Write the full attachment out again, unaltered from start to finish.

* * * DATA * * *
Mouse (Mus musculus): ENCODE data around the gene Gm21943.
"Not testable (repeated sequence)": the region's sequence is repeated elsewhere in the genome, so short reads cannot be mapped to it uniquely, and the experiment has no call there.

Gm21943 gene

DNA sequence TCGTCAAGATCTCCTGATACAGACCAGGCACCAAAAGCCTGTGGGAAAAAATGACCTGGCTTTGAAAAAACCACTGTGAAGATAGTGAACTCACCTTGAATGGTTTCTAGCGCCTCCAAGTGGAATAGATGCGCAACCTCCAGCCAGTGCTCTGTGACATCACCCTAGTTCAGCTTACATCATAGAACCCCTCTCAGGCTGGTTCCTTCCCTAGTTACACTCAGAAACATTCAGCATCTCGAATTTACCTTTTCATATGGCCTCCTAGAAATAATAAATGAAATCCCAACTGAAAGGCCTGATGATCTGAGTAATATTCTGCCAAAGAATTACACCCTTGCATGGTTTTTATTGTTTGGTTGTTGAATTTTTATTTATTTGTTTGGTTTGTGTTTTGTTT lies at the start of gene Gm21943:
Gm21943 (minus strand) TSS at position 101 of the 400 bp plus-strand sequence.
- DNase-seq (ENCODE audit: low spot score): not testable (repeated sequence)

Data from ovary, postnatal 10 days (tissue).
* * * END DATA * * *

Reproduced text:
Mouse (Mus musculus): ENCODE data around the gene Gm21943.
"Not testable (repeated sequence)": the region's sequence is repeated elsewhere in the genome, so short reads cannot be mapped to it uniquely, and the experiment has no call there.

Gm21943 gene

DNA sequence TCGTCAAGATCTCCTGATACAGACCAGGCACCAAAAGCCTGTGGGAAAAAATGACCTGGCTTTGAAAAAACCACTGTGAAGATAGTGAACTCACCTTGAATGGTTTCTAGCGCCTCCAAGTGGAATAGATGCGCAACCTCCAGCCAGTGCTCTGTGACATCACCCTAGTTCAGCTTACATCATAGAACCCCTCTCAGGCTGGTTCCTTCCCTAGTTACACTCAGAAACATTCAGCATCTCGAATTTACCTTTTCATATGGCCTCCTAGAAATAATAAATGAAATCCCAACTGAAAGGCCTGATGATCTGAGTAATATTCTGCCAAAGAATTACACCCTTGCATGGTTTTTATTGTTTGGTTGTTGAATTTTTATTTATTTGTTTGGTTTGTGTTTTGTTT lies at the start of gene Gm21943:
Gm21943 (minus strand) TSS at position 101 of the 400 bp plus-strand sequence.
- DNase-seq (ENCODE audit: low spot score): not testable (repeated sequence)

Data from ovary, postnatal 10 days (tissue).